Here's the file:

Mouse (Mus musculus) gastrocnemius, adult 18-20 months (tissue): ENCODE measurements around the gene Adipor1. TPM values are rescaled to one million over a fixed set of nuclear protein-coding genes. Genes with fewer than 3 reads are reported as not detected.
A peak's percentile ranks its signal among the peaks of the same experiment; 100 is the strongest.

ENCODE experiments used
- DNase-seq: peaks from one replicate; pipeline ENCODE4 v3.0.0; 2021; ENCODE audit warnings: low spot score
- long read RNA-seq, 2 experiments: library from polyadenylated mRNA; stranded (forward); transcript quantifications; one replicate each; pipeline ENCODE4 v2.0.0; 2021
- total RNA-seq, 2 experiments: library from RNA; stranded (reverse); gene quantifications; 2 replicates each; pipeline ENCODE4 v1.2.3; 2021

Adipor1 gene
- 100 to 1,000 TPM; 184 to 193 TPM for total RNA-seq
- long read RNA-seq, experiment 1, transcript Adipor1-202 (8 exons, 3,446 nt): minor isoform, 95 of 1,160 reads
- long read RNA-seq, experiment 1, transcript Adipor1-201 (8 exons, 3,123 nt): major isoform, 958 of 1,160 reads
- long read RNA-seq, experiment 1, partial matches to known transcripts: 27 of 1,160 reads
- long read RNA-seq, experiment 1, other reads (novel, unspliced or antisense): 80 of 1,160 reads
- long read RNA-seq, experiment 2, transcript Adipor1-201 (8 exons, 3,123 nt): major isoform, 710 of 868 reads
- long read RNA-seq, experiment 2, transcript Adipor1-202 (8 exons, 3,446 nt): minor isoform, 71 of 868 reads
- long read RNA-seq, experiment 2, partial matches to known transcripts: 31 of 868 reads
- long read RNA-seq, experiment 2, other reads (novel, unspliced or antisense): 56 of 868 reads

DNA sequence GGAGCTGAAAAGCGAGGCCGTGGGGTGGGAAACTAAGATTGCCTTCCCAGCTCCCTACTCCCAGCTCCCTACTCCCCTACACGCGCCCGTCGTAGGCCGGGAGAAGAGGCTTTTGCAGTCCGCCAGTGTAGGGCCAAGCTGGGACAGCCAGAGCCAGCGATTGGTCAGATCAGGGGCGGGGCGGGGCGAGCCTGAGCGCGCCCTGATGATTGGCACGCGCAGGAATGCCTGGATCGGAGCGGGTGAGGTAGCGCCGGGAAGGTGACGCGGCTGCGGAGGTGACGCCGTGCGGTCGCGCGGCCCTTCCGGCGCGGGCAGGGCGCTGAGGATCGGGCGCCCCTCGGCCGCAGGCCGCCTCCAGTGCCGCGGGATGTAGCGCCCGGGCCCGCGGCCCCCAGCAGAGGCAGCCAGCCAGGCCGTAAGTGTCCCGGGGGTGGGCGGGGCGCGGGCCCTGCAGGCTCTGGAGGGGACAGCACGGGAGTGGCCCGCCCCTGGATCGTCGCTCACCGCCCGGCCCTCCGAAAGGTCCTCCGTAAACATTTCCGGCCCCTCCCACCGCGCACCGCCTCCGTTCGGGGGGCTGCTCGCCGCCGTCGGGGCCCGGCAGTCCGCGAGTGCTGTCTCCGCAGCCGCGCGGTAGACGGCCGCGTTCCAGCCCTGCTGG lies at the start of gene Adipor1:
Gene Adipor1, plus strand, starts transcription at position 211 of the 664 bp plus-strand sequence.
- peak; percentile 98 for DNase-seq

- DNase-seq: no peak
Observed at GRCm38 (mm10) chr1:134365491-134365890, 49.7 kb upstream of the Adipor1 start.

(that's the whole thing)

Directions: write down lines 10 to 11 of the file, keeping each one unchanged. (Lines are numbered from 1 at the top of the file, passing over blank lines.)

- long read RNA-seq, experiment 1, transcript Adipor1-201 (8 exons, 3,123 nt): major isoform, 958 of 1,160 reads
- long read RNA-seq, experiment 1, partial matches to known transcripts: 27 of 1,160 reads